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family-web3RISMEDIA, March 25, 2009-(MCT)-More than the stone angel in the front lawn or the framed portraits above the stairway, the lavender-hued bedroom is the real tip-off. This Garland, Texas, two story house is no typical bachelor pad. 

It’s now the home of three middle-aged men, who, like many Americans, have altered their lifestyle and living arrangements as the economy sucks their savings. In an effort to meet monthly mortgage payments, homeowners across the country are beginning to live college student style.

They’re offering rooms to other couples, providing the bottom floor of their house to single-parent families and even offering to cook in exchange for rent.

“People now need to find other ways, and sharing stuff is an option,” said John Bundy, whose quiet suburban house sat idly on the market for six months before he decided to rent out two of its rooms.

“The problem,” he said, as he opened an over-stuffed fridge, “is getting the right people.”

The recession is re-establishing cultural norms of community. But rental property managers warn that a “welcome all” attitude can furnish the makings of a home horror story.

Craigslist room-share postings have gone up nationwide by almost 20,000 from last January. Dallas postings have almost doubled, up to 3,165, over the same period.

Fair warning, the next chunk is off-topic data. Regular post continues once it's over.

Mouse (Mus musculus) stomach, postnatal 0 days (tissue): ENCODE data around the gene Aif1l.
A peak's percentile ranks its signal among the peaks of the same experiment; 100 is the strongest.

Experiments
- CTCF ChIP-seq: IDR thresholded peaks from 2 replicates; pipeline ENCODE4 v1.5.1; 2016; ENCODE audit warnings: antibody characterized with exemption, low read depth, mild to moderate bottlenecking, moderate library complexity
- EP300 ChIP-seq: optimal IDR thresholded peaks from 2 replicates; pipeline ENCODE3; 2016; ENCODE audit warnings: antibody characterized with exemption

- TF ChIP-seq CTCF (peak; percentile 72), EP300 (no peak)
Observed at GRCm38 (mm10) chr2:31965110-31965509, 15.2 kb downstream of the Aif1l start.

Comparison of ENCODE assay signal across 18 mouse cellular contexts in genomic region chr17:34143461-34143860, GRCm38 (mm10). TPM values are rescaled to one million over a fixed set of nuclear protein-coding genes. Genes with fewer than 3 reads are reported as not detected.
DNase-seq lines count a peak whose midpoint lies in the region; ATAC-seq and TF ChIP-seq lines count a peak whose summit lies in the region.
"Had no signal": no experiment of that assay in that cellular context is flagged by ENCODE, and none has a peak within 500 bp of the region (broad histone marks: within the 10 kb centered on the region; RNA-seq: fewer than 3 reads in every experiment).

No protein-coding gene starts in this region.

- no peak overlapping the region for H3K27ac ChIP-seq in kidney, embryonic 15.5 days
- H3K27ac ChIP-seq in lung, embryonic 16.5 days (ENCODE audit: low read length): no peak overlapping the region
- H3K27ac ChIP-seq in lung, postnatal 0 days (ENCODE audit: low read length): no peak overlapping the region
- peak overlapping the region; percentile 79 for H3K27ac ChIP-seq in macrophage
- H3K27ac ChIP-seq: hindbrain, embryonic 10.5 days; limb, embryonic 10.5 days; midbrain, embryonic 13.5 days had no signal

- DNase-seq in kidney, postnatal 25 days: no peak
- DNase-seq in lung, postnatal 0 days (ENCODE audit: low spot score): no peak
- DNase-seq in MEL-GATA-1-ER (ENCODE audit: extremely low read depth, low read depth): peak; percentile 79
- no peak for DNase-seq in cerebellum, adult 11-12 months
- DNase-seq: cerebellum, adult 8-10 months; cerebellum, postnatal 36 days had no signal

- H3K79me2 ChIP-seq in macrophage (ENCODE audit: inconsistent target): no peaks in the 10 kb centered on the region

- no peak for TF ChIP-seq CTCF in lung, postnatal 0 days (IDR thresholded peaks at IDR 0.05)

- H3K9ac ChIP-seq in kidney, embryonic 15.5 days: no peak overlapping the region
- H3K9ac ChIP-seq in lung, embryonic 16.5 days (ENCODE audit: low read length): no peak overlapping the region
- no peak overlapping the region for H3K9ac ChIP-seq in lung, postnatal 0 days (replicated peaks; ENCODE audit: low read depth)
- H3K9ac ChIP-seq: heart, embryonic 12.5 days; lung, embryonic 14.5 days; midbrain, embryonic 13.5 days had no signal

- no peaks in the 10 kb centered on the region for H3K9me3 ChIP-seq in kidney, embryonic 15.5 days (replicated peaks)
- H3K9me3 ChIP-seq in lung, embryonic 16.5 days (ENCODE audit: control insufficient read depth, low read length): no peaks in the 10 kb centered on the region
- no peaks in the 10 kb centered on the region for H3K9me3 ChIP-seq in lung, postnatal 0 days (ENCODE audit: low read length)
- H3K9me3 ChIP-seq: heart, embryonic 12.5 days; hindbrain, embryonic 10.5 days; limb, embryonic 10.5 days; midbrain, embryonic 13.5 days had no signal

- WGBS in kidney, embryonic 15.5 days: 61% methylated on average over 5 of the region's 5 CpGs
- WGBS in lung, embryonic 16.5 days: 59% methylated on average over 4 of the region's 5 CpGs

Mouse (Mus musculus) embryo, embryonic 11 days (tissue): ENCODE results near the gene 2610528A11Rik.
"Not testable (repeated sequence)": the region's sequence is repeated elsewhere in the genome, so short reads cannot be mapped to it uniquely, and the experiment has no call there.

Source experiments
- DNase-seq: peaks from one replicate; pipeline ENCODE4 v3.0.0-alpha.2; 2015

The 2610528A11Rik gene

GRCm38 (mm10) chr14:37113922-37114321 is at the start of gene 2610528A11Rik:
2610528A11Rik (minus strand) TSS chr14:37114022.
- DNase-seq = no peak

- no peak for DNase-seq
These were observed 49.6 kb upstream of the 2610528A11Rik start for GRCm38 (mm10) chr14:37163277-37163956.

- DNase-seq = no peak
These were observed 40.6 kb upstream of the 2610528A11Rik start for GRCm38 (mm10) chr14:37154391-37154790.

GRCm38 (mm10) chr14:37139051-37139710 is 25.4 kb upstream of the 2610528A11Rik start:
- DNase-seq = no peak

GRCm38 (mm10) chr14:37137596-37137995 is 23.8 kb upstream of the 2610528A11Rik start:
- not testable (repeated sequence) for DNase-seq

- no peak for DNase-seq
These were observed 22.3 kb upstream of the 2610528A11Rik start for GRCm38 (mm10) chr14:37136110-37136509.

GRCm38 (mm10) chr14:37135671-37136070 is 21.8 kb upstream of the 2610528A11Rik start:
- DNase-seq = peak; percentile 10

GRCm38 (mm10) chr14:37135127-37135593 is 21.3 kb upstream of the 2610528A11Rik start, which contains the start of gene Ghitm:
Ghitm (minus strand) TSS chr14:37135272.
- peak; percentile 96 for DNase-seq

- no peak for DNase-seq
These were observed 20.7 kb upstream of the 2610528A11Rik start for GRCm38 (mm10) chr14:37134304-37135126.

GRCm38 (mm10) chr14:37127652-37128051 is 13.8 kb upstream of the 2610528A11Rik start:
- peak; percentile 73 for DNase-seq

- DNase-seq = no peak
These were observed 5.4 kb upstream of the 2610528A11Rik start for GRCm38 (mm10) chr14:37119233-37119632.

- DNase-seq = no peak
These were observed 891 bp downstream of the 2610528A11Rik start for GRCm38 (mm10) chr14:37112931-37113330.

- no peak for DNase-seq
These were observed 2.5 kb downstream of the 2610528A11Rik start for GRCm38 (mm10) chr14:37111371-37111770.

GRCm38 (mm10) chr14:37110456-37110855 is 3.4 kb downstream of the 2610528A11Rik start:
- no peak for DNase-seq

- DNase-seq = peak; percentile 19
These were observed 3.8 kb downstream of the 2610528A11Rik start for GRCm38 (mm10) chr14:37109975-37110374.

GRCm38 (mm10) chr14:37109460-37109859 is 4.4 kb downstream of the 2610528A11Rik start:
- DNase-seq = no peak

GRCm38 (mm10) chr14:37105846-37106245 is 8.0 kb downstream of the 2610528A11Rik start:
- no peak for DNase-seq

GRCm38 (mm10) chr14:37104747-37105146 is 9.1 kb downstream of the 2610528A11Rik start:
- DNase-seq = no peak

Dan Ross, the manager of, said calls have increased across the country from 150 a month to almost 500.
Homeowners “go at it grudgingly,” he said. “Reality strikes and they don’t want to do it, but the next step is losing the house.”

Shared living arrangements are most often connected to housing cooperatives, or co-ops, where individuals and couples share their lives, food and sometimes income with the rest of the building’s residents.

Today’s homeowners may not plan to eat lentils nightly with their renters or go on “house-outings,” but they are fostering a similar type of living situation. It’s one that the National Association of Housing Cooperatives publicly advocates as a way to deal with the increasing number of single-family home foreclosures.

It doesn’t always work though. Theresa Santarelli’s latest Craigslist ad read, “Home to Share.” She spent more than three months searching for renters, even offering up the bottom floor of her 4,400-square foot Frisco, Texas, home. She’s unable to make her monthly $2,500 lease payments and will return to New Jersey at the end of the month, along with four of her six children.

“It’s a shame,” said the 49-year old Frisco Independent School District employee, who previously considered moving her family to a local shelter. “There’s going to be more of it.”

That shouldn’t stop hunting homeowners from being as discerning about roommates as they are about lovers, said Mark Kreditor, a broker for Get There First Realty in Dallas and the past president of the National Association of Residential Property Managers.

“It’s extremely risky,” he said. “They live in your house and have your key. They’re not going anywhere.”

He advises viewing the situation as a business transaction by having a third party do a background check and credit screening. It’s not overstepping to require your new roommate to sign a legally binding lease, he said.